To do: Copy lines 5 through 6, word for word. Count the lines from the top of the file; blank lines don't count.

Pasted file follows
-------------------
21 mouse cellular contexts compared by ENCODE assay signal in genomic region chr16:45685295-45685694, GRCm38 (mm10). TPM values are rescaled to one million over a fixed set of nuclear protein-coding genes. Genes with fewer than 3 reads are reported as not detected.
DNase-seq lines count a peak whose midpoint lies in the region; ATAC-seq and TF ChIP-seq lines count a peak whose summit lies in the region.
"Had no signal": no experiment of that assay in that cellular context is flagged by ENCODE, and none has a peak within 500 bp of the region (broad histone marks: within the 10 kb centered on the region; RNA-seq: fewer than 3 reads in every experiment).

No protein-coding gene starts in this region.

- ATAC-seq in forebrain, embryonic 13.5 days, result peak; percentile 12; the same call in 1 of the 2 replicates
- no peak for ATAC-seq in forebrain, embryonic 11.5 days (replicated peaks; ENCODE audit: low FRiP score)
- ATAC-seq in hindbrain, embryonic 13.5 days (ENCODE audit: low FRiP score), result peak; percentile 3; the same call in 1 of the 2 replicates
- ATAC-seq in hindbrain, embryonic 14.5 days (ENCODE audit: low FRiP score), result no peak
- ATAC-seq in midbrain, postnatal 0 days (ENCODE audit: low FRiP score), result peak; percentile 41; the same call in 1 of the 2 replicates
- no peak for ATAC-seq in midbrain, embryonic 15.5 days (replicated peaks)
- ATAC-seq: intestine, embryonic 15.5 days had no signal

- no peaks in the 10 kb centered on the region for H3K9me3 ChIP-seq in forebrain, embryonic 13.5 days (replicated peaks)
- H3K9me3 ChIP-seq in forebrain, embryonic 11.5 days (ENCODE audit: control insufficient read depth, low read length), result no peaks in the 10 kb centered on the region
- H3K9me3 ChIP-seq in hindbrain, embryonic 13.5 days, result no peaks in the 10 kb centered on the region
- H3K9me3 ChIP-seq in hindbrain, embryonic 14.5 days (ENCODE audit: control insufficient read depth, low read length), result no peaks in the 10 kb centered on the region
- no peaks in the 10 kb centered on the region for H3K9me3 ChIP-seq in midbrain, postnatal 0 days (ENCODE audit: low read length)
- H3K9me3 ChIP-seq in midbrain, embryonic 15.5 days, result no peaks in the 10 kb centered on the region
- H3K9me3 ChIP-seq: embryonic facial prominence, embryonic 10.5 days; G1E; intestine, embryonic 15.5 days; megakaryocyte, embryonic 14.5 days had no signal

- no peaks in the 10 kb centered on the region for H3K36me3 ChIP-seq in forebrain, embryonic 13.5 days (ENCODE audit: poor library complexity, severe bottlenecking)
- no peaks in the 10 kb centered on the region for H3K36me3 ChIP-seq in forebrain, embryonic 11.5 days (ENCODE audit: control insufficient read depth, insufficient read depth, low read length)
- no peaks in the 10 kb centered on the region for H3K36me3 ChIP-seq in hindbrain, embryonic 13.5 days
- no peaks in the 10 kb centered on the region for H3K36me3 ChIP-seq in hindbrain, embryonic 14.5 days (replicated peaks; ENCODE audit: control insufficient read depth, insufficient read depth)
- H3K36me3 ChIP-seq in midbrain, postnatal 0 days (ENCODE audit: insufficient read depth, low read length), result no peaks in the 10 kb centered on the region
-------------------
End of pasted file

- ATAC-seq in forebrain, embryonic 13.5 days, result peak; percentile 12; the same call in 1 of the 2 replicates
- no peak for ATAC-seq in forebrain, embryonic 11.5 days (replicated peaks; ENCODE audit: low FRiP score)